Sahel: The End of the Roadby Sebastião Salgado
In 1984 Sebastião Salgado began what would be a fifteen-month project of photographing the drought-stricken Sahel region of Africa in the countries of Chad, Ethiopia, Mali, and Sudan, where approximately one million people died from extreme malnutrition and related causes. Working with the humanitarian organization Doctors Without Borders, Salgado documented
In 1984 Sebastião Salgado began what would be a fifteen-month project of photographing the drought-stricken Sahel region of Africa in the countries of Chad, Ethiopia, Mali, and Sudan, where approximately one million people died from extreme malnutrition and related causes. Working with the humanitarian organization Doctors Without Borders, Salgado documented the enormous suffering and the great dignity of the refugees. This early work became a template for his future photographic projects about other afflicted people around the world. Since then, Salgado has again and again sought to give visual voice to those millions of human beings who, because of military conflict, poverty, famine, overpopulation, pestilence, environmental degradation, and other forms of catastrophe, teeter on the edge of survival. Beautifully produced, with thoughtful supporting narratives by Orville Schell, Fred Ritchin, and Eduardo Galeano, this first U.S. edition brings some of Salgado's earliest and most important work to an American audience for the first time. Twenty years after the photographs were taken, Sahel: The End of the Road is still painfully relevant.
Born in Brazil in 1944, Sebastião Salgado studied economics in São Paulo and Paris and worked in Brazil and England. While traveling as an economist to Africa, he began photographing the people he encountered. Working entirely in a black-and-white format, Salgado highlights the larger meaning of what is happening to his subjects with an imagery that testifies to the fundamental dignity of all humanity while simultaneously protesting its violation by war, poverty, and other injustices. "The planet remains divided," Salgado explains. "The first world in a crisis of excess, the third world in a crisis of need." This disparity between the haves and the have-nots is the subtext of almost all of Salgado's work.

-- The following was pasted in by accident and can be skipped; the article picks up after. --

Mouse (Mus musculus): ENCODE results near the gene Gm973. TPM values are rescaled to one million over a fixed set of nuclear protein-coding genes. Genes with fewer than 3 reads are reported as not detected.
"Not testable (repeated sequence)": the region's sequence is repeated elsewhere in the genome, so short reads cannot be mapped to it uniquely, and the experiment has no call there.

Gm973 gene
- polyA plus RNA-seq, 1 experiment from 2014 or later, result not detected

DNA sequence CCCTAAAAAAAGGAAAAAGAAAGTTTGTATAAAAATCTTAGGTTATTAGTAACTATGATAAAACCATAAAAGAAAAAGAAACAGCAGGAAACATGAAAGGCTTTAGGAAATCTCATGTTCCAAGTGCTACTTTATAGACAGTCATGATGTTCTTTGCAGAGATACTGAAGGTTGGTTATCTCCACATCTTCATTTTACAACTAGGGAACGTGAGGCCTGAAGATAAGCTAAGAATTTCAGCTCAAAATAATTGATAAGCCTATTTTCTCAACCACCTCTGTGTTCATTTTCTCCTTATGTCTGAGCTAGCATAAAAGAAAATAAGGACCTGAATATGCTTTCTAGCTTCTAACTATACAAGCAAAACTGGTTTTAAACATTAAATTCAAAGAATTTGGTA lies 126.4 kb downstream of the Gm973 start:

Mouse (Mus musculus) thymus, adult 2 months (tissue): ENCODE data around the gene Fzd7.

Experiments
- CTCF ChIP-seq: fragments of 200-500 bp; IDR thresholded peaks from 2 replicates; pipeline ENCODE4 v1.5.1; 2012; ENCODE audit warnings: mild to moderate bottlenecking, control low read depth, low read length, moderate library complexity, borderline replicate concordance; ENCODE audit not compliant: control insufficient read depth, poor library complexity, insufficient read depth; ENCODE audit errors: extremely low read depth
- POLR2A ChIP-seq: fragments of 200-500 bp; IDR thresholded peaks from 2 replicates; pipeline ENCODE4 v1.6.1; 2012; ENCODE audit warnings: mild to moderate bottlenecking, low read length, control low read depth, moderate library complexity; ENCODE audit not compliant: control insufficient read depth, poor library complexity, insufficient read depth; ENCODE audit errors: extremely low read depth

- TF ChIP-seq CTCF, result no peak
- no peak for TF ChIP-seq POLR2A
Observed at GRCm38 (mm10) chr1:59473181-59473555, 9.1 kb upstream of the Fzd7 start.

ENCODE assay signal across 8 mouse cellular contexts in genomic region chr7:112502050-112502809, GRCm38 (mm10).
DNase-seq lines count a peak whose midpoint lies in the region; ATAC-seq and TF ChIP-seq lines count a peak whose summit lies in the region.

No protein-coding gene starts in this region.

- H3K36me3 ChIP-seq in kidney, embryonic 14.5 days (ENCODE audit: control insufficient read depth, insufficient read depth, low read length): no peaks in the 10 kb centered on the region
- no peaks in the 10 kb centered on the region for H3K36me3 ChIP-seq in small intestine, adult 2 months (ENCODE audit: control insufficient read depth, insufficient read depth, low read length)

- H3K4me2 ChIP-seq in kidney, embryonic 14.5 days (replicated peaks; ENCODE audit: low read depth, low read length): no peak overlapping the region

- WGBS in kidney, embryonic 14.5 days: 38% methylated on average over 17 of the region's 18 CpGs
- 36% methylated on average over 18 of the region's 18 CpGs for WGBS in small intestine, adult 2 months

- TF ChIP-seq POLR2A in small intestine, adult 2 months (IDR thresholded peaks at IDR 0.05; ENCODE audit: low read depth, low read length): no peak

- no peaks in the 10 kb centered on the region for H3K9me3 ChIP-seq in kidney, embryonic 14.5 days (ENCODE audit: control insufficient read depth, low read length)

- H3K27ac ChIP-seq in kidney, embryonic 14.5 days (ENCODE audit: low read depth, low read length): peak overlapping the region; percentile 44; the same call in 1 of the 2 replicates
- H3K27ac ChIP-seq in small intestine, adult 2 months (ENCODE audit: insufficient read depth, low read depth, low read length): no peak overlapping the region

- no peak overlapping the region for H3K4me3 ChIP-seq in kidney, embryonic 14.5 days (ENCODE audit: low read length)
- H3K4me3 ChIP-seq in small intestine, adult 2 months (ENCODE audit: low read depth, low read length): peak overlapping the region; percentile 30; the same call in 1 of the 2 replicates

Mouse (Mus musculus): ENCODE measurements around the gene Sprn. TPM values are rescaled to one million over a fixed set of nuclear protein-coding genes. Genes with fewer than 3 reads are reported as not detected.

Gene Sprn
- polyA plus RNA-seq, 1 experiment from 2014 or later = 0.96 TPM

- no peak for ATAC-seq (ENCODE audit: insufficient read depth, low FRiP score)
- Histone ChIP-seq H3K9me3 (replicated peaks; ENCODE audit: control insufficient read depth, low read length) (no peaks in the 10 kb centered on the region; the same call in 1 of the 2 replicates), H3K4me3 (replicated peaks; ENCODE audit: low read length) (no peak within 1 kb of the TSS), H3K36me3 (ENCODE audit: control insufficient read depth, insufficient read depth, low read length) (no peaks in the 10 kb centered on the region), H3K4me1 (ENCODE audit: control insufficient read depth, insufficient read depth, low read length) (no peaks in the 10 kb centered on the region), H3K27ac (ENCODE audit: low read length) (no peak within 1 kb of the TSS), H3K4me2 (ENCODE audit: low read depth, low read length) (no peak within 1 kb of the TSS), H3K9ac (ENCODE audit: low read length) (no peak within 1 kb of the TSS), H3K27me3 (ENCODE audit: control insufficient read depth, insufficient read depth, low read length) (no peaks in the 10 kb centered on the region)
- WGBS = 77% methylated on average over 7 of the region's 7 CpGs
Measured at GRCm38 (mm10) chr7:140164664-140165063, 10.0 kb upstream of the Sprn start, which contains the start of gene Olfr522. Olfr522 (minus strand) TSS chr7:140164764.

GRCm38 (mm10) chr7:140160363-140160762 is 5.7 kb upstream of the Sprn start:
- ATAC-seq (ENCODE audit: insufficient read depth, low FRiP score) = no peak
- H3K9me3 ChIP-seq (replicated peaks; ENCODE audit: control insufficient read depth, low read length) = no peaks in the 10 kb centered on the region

Read an Excerpt
"While art should speak for itself, Salgado's photography is first and foremost a documentary way of bearing witness to something else. His work is both an anguished cri de coeur and, although he professes not to be religious, something of a votive offering presented in the hopes of getting the attention of a world that sometimes seems to have fallen asleep."--Orville Schell, from the Foreword
Meet the Author
Sebastião Salgado has been awarded more than fifty international prizes from countries including France, Germany, Holland, Spain, Sweden, Japan, and the United States. He has twice been named Photojournalist of the Year by the International Center of Photography in New York. He is a UNICEF Goodwill Ambassador and an honorary member of the Academy of Arts and Sciences in the United States. Major exhibitions of his work include Sahel: L'Homme en détresse (1986), Other Americas (1986), An Uncertain Grace (1990), Workers: An Archaeology of the Industrial Age (1993), Migrations: Humanity in Transition (2000), and The Children: Refugees and Migrants (2000). Orville Schell is Dean of the Graduate School of Journalism at the University of California, Berkeley. Fred Ritchin is Director of PixelPress (www.pixelpress.org), Associate Professor of Photography and Imaging at New York University, and former Picture Editor for the New York Times Magazine. Eduardo Galeano's books have been translated into more than twenty languages. He is the winner of the Lannan Prize for Cultural Freedom. Lélia Wanick Salgado conceived, created, and edited almost all of Sebastião Salgado's books, as well as most of his exhibitions. She is the Director of Amazonas Images.
and post it to your social network
Most Helpful Customer Reviews
See all customer reviews >